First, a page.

Perhaps my favorite course to teach is Rhetoric and Public Life, perhaps because it's the first class that I could design to reflect a singularly coherent vision. While other colleagues in my department teach the course as well, all of us addressing common objectives, each brings a unique spin to our respective versions of COMM 149. One unique theme of my class is the role of ephemera, the throw-away flotsam and jetsam of everyday life, in collecting discarded visions of futures past.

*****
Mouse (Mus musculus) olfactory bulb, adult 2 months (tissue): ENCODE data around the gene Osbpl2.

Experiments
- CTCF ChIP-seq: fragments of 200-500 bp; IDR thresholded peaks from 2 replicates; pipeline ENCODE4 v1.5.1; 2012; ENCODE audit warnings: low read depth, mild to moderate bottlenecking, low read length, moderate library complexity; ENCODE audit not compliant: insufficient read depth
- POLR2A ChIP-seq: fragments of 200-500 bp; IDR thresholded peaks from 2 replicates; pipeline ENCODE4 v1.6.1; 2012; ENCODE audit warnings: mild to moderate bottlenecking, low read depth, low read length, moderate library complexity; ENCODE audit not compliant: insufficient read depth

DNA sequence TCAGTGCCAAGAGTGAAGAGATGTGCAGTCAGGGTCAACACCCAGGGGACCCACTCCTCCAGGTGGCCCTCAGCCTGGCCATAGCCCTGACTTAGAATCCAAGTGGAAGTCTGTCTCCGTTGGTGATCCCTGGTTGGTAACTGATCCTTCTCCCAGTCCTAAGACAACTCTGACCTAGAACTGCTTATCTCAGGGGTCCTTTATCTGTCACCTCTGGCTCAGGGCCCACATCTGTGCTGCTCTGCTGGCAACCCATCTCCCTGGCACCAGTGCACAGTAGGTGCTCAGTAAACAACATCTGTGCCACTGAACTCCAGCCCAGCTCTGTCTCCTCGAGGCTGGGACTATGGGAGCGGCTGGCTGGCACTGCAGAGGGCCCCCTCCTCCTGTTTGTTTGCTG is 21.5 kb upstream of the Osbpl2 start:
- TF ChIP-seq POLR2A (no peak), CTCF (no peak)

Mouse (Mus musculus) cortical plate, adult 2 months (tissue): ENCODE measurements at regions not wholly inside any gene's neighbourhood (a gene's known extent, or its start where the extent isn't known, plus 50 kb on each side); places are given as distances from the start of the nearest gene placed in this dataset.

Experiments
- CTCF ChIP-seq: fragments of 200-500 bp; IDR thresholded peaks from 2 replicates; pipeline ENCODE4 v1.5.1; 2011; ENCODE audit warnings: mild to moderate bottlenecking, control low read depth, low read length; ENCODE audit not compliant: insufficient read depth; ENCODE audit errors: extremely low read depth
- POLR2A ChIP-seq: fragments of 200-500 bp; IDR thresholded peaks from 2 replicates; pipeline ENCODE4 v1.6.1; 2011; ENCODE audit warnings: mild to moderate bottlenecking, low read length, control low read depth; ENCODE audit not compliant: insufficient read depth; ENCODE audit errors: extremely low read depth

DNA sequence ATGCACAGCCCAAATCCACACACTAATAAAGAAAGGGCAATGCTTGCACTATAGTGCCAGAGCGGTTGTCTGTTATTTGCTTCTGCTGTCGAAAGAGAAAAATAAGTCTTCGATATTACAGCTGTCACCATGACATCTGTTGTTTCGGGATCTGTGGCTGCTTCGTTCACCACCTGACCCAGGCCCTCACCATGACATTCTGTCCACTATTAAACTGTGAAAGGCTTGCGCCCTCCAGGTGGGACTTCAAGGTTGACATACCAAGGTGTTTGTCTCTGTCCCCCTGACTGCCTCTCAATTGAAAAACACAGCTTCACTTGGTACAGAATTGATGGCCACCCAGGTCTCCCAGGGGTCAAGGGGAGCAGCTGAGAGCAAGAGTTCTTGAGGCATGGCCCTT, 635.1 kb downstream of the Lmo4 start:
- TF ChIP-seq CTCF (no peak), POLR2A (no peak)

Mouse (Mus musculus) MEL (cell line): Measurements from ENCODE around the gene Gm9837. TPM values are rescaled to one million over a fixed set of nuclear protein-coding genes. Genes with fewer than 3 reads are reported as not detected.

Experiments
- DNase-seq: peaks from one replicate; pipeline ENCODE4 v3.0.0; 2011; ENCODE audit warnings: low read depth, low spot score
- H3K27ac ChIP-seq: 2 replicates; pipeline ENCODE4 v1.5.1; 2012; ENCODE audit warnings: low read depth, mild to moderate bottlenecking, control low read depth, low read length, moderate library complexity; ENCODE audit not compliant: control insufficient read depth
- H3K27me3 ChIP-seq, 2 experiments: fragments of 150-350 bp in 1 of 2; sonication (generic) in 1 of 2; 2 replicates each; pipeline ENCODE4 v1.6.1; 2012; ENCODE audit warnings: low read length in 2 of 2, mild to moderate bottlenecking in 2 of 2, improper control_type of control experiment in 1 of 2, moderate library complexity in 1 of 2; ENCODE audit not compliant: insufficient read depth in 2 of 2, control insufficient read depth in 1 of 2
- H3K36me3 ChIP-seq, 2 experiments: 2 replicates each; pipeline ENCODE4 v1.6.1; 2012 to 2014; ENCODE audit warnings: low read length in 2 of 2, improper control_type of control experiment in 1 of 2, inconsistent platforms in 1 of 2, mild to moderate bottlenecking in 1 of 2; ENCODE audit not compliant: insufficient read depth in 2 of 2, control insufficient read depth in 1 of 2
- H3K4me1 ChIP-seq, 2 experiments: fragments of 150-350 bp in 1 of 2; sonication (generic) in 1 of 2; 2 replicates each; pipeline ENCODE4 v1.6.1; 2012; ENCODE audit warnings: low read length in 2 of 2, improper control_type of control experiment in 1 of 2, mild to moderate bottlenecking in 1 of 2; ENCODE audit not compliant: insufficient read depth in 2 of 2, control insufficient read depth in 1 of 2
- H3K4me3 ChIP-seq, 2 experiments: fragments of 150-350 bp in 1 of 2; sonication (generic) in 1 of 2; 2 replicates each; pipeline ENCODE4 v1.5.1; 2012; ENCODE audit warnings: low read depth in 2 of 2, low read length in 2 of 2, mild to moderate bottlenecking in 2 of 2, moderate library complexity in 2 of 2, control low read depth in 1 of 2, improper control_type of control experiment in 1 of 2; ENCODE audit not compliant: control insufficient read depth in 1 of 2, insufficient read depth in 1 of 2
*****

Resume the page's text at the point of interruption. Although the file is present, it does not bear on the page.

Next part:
Typically we think of ephemera as being easily thrown away, stuff like paper, postcards, comics, and the like. But the industrial era has made possible a rise in more, shall we say, durable ephemera (it's Friday; I don't mind waxing paradoxical).
Recently, Wired offered a few interesting examples of durable ephemera. Some didn't quite speak to me, failing to whisper much more beyond their apparent depictions of junk. But a couple of them manage to evoke an eerie image of overlapping realities - the kinds of parallel worlds that we discuss in class. Check 'em out: Abandoned Technologies.